|
|
Examiner
  • 'The People's Tree'

  • A lifelong resident of Independence, Sara Ballantyne had never attended the annual Christmas tree lighting ceremony on the Square.


    Until Saturday.


     

    • email print
  • A lifelong resident of Independence, Sara Ballantyne had never attended the annual Christmas tree lighting ceremony on the Square.
    Until Saturday.
    Ballantyne spent the afternoon glancing inside the Square’s holiday-decorated storefronts before she and several family members set up lawn chairs at 3:30 p.m. for the ceremony.
    Ninety minutes earlier, the U.S. Capitol Christmas Tree had rolled into Independence, the trucks parking at the corner of Main Street and Maple Avenue two hours ahead of schedule. According to city of Independence and Jackson County officials, this is the first time since the tradition started nearly 50 years ago that the tree has visited Independence – and quite possibly, anywhere in the Kansas City area.
    Less than three weeks ago, the 74-year-old tree was harvested from the White River National Forest, Blanco Ranger District near Meeker, Colo., and Independence was among the several dozen stops before the tree reaches Washington, D.C., later this month.
    Ballantyne, like several other first-time Square tree lighting ceremony attendees, came out to see “The People’s Tree,” but just a small portion was visible to the public – and only that portion, the top, could be seen through a thick plastic covering.
    “I’m a little disappointed that we don’t get to see more of it,” Tanya Bausback of Independence said, “but I guess I can understand that it needs to be kept protected and safe.”
    This year also marked the first attendance at the tree lighting ceremony for Tanya and her two children, 11-year-old Kelsey and Nathan, 8. Attendees had the opportunity to purchase a commemorative ornament or sign the banner that accompanies the tree to Washington, D.C., and Nathan signed “Merry Christmas Obama” next to his name.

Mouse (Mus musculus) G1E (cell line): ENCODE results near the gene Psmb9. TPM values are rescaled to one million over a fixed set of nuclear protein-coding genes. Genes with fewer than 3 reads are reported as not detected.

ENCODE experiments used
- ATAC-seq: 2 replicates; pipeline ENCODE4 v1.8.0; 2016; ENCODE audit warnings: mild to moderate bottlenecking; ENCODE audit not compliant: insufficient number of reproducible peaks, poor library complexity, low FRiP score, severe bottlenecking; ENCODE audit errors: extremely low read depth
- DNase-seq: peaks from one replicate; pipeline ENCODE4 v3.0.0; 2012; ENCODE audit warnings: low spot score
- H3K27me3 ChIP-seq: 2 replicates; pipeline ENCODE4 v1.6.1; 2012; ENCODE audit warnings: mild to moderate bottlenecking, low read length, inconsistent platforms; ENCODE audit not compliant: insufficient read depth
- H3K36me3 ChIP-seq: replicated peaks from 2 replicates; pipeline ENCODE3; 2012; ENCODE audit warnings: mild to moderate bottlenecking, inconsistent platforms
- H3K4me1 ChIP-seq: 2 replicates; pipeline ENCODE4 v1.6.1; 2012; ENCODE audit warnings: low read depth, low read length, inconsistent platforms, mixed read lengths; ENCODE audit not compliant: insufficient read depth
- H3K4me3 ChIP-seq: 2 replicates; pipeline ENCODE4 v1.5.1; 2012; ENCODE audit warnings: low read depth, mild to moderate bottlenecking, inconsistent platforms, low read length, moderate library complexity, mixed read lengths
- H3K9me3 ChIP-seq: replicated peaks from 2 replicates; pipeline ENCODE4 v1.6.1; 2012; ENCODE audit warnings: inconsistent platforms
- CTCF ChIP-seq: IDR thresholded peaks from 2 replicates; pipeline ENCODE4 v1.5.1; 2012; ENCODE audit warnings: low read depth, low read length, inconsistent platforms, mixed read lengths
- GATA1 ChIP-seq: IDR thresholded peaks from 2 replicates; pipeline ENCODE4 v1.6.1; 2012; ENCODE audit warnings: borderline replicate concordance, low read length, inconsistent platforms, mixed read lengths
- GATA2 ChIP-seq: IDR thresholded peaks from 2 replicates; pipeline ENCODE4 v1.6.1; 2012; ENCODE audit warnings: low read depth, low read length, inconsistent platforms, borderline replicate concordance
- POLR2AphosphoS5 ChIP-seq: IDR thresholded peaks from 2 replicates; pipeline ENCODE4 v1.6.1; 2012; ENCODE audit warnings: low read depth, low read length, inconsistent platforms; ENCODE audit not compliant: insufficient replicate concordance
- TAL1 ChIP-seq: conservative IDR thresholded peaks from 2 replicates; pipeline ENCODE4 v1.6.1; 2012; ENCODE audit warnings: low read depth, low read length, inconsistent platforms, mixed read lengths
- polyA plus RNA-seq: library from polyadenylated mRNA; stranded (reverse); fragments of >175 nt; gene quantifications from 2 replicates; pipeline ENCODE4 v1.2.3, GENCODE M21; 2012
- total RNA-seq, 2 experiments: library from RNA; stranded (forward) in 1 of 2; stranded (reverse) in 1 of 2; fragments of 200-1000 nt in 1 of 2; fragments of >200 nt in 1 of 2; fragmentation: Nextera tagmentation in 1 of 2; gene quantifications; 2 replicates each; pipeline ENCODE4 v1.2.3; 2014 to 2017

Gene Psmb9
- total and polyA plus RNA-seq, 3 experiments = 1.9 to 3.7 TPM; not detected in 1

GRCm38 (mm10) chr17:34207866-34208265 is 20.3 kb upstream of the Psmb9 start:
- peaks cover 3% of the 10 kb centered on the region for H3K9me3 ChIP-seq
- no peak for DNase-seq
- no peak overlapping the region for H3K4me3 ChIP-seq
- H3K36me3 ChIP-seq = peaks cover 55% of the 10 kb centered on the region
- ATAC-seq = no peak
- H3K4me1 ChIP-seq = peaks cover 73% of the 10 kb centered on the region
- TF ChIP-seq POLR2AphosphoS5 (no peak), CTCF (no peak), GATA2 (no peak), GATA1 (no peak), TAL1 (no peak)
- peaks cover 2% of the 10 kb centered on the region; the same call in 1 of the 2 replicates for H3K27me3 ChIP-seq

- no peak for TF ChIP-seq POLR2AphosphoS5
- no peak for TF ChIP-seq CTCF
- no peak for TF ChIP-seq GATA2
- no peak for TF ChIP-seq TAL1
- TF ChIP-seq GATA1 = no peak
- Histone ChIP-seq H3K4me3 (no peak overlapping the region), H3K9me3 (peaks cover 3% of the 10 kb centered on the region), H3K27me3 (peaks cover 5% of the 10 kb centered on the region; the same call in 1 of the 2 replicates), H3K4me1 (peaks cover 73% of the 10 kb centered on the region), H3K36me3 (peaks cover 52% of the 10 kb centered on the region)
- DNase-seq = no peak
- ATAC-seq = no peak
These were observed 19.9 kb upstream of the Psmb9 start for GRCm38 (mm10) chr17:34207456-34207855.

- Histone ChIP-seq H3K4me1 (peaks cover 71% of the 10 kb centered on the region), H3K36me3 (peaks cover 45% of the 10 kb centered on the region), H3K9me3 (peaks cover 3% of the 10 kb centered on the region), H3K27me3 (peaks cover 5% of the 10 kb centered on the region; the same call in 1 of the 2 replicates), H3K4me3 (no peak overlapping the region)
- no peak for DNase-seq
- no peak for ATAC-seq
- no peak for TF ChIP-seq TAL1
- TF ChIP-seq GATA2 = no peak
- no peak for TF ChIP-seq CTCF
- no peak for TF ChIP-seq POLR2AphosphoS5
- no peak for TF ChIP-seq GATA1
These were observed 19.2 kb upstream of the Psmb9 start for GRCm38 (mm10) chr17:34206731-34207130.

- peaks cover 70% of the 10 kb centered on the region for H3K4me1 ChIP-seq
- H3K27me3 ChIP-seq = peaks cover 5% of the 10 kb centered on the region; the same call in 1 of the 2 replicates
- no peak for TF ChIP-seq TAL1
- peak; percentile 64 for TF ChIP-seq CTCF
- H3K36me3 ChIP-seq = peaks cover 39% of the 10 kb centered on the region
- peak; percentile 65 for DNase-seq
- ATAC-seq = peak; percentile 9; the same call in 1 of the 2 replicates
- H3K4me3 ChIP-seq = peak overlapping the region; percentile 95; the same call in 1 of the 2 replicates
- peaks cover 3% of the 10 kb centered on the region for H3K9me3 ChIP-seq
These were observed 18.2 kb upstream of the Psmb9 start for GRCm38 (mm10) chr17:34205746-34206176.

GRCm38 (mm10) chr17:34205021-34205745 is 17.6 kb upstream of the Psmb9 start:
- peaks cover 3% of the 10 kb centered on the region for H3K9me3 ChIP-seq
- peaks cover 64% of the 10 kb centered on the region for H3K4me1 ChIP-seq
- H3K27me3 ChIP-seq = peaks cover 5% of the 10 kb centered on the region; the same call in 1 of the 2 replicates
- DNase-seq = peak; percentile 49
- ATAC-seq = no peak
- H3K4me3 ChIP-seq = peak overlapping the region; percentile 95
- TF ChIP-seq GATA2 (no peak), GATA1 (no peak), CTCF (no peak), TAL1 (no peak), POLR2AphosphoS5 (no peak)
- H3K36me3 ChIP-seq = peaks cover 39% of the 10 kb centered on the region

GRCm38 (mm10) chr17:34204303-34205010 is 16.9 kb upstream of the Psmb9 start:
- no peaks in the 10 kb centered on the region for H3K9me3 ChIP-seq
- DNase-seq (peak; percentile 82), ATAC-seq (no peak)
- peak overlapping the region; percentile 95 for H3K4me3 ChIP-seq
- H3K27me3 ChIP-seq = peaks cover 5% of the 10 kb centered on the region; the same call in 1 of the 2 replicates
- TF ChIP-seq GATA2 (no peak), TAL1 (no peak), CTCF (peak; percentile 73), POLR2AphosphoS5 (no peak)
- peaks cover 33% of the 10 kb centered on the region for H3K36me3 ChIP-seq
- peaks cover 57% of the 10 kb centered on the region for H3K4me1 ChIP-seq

“This is the draw,” said Tanya Bausback of the Capitol Christmas Tree and attending the Square’s tree lighting ceremony for the first time. “We wanted to see the tree. We thought it would be pretty exciting to see it here, and then hopefully, when they air it on television, we can say that we’ve seen it here, right up close and personal.”
    The National Christmas Tree lighting ceremony will take place on Dec. 6 with more than 17,000 people expected to attend. The president and his family typically light the tree together, and Colorado residents supplied 5,000 ornaments for the outdoor tree on the West Lawn of the U.S. Capitol.
    “It’s neat to see all of the messages that people have written – that, I didn’t expect,” Tanya Bausback said. “To be able to put your message there and have that go to the Capitol, it lets you put a piece of yourself in Washington, D.C.”
    Ken Coffin is the Blanco district ranger in Meeker, Colo., and the 2012 Capitol Christmas Tree coordinator. He’ll continue traveling with the tree until it reaches Washington, D.C., with former U.S. Sen. Ben Nighthorse Campbell driving the truck.
    Page 2 of 2 - “This is kind of an outside-of-the-box project compared to what we normally do, but it’s been a lot of fun,” Coffin said. “It’s just kind of heartwarming to come to a community like (Independence) and see this kind of turnout. People want to see this, and there’s a lot of pride.”
    While the nation’s Christmas tree made this year’s Square celebration unique, several traditions also were present, including Jackson County Mike Sanders reading “‘Twas the Night Before Christmas,” which he says is an annual tradition in his family, as well. Sanders thanked the many sponsors for the day, including the warm, dry weather.
    “It’s been a beautiful day,” Ballantyne said as the sounds of the American Legion band beginning a new tune filled the Square. “I’m thankful for being in Independence this evening and remembering what we’re thankful for.”
     
      • calendar